Five Cairo-Durham seniors earned the New York State Seal of Biliteracy (NYSBB), which recognizes high school seniors who demonstrate high levels of proficiency in English and at least one World Language. Congratulations to Kyra Byrne, Robert Lampman, Ally MacGiffert, Mckayla Mudge and James Mutinsky.
They are the second class of Cairo-Durham students to earn the state’s Seal of Biliteracy distinction. In addition to special seals on their diplomas, they will receive medallions in recognition of their achievement.
“Earning the Seal of Biliteracy is a true affirmation of these students’ accomplishments in language proficiency and multicultural understanding, and meaningful for their future college endeavors and employers,” said Tammy Karker, Department Facilitator for Languages Other Than English.
Students pursuing the NYSSB are encouraged to explore advanced language study and its academic and real-world applications. MacGiffert and Mudge acknowledged how the NYSSB is beneficial to their future medical careers and will support their abilities to provide medical care for Spanish speaking patients.
“It is an advantage to Cairo-Durham students that the state Seal of Biliteracy is offered here because not all districts have this opportunity, and students who have the Seal of Biliteracy will have an extra tool for their career path,” said Leslie Kudlack, a World Language substitute teacher and former president of the New York State Association of Foreign Language Teachers.
To be considered for the NYSSB, all five candidates fulfilled criteria for proficiency in English and Spanish. This includes completing upper-level English and World Language courses with a minimum average of 85% and earning high scores on Regents, Advanced Placement or other accredited “Checkpoint C” exams. Candidates must also present a research project that meets the state’s criteria for proficiency in speaking, listening, reading, and writing in English and at least one other language.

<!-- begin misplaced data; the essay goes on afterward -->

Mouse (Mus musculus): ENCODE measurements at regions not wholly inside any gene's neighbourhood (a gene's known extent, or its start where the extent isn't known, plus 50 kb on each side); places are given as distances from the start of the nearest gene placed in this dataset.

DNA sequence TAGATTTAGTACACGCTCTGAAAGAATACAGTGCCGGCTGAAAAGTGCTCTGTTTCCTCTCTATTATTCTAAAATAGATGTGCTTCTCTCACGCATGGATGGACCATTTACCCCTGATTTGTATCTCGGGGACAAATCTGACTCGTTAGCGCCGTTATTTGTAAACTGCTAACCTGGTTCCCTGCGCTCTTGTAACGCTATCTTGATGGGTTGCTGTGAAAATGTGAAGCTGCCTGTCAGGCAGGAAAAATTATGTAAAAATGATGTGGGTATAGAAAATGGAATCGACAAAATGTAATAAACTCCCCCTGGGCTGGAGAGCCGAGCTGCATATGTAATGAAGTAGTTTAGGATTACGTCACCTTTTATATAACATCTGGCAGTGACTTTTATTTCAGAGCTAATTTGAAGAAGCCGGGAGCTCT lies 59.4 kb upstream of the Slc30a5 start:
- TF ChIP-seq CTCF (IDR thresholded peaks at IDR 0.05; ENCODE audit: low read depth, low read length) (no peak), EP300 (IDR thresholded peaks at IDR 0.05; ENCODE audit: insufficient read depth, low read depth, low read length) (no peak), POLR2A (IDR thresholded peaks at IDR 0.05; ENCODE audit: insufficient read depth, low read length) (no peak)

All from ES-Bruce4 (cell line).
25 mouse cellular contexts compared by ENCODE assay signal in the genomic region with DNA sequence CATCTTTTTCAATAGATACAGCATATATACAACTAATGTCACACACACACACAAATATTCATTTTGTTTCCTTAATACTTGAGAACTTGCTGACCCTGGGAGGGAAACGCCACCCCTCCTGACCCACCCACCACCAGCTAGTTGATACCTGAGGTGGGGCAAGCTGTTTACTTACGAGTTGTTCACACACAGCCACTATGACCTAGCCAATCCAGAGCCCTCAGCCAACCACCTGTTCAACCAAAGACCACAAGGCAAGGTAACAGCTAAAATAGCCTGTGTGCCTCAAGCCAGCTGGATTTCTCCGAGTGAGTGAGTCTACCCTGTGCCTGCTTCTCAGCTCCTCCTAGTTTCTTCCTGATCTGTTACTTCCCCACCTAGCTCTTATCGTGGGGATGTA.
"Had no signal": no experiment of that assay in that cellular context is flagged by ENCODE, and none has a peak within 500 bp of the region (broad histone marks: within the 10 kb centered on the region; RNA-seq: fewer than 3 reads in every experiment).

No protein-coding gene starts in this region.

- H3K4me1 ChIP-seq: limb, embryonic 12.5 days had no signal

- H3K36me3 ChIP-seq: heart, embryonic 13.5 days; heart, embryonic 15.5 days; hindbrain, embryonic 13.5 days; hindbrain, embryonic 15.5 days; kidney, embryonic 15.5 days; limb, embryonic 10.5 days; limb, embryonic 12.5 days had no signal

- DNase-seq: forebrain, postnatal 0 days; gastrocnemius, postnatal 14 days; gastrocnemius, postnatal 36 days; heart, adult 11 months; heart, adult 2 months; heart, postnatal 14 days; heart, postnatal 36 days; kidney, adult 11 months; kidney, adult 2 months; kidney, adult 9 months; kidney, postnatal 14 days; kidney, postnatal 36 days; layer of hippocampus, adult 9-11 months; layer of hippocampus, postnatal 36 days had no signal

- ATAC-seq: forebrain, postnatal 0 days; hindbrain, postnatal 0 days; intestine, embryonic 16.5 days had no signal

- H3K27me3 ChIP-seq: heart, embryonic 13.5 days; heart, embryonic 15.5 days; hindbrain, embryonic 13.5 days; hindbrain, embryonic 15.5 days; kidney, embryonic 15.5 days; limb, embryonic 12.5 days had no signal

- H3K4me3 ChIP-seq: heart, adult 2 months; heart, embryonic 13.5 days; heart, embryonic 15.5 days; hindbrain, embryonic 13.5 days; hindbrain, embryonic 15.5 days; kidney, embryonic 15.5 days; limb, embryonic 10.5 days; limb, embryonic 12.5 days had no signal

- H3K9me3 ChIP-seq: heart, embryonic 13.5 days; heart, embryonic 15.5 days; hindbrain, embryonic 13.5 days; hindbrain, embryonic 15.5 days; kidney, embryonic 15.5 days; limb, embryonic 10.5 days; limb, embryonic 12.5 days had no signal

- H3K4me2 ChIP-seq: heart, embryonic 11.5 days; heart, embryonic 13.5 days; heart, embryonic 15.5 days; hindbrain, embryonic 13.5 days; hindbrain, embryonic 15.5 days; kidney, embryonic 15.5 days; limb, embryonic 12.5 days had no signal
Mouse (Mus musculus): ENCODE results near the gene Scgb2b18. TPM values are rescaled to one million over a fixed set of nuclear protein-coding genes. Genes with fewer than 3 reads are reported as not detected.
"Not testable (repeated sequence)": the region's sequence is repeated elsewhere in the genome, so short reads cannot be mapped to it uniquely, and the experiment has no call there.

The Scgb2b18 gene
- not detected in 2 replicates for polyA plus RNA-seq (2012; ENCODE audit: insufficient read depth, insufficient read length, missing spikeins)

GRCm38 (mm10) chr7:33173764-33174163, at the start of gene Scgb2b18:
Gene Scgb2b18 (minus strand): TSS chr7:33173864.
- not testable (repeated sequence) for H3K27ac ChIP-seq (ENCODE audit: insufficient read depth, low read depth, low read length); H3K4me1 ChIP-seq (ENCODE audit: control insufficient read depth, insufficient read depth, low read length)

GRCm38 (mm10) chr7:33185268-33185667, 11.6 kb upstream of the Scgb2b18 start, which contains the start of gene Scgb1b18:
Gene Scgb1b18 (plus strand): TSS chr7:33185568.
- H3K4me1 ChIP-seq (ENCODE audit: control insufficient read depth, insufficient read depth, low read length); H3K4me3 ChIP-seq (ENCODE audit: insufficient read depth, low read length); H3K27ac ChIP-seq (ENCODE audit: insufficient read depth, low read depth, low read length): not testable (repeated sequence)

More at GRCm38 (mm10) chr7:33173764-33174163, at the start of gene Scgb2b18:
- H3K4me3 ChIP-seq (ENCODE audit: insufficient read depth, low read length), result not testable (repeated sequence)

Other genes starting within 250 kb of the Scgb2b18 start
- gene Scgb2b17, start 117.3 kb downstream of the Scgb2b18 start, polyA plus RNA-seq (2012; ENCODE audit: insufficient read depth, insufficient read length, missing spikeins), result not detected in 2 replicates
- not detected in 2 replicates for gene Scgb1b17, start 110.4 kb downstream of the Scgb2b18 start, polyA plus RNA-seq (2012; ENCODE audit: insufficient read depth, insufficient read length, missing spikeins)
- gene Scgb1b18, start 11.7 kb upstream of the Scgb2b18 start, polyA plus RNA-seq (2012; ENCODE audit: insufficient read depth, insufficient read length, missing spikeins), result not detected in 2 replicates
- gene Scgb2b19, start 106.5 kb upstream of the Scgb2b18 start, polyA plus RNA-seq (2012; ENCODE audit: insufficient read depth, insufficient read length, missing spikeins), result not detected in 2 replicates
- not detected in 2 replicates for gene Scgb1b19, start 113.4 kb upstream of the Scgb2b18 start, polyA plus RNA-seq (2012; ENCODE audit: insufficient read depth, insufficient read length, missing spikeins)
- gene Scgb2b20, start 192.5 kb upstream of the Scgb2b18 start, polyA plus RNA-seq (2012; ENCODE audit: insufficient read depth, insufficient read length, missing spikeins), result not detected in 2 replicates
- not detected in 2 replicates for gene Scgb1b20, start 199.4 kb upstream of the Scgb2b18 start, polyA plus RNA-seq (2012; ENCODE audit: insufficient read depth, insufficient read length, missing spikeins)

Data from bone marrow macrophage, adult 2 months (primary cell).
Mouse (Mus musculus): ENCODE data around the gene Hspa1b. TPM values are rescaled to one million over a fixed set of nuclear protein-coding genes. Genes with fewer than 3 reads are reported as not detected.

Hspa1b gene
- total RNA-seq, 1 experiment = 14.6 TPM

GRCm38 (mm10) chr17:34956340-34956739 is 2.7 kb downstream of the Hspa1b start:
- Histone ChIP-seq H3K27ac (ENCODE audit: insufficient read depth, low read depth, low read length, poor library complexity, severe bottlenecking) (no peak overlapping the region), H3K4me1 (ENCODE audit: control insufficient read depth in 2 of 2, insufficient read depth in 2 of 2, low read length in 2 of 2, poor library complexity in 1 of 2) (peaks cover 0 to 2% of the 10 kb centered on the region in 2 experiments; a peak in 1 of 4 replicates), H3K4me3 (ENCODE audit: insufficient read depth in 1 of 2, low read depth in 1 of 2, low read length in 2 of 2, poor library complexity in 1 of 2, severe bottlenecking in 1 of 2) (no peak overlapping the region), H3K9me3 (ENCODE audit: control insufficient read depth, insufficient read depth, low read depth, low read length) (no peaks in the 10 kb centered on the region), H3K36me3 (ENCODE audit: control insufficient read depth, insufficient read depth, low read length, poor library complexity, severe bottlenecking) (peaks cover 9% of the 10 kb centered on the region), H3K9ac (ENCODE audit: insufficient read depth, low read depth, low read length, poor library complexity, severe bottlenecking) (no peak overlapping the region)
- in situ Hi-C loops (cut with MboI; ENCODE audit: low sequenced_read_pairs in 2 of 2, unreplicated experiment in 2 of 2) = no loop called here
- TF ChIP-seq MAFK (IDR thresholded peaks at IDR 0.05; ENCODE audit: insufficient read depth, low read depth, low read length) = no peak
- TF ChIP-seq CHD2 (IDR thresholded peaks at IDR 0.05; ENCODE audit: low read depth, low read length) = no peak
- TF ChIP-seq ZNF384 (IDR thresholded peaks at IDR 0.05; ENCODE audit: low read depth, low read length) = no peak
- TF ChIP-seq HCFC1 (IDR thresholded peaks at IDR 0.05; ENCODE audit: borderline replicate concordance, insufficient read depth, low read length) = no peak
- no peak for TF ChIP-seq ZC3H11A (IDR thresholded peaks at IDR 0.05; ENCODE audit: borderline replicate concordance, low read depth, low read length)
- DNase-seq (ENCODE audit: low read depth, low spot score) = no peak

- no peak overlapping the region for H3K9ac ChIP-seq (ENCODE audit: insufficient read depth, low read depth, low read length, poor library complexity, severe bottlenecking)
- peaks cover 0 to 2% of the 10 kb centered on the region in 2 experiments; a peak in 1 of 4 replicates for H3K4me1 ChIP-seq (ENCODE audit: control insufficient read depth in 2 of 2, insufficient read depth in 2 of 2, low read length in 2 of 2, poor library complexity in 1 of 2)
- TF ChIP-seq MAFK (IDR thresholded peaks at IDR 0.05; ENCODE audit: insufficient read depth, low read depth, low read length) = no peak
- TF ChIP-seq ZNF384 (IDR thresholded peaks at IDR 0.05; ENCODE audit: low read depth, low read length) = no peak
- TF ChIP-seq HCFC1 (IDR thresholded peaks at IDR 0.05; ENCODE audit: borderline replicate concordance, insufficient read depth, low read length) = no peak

Byrne, Lampman, MacGiffert, Mudge and Mutinsky completed research projects on cultural topics of interest and presented them in Spanish on April 29, 2022. They covered topics in music, medicine, historical analysis, protections for exotic animals, and morality and magic realism. The candidates were rated on their presentations and abilities to answer questions in Spanish by Modern Language teachers Maria Misasi and Leslie Kudlack, who assessed the students’ proficiency using rubrics provided by the state.
Mutinsky, who is interested in pursuing veterinary medicine, shared that choosing a topic he was passionate about helped him through the process.
“When having to present in a second language, discussing a topic that grasps your own attention makes the process more productive for yourself as the presenter,” he said.
The five Seal recipients agreed that the process was long and often difficult, but the value it has for their futures and overwhelming sense of accomplishment made the process worth it.
“I would tell other students who might be considering this process to do it,” said Byrne. “You will get lazy and not want to work on it but having a weekly goal will help. It doesn't have to be a huge goal but working on it a little every week will help it come together.”
“The Seal of Biliteracy is a huge accomplishment that we have all worked so hard for over the past five years,” said MacGiffert. “It reflects the dedication and commitment that we have put in as well as something that will be of great value to us for the rest of our lives.”
In addition to identifying high school graduates with multilingualism and multiliteracy skills that give them an edge with prospective employers or universities, the NYSSB encourages the study of languages and affirming the value of diversity in a multilingual society.
“World language education is extremely important not only for the language aspect but also for the understanding you gain of other cultures,” Lampman said. “It's not just about learning a language but also the culture of countries very different from yours.”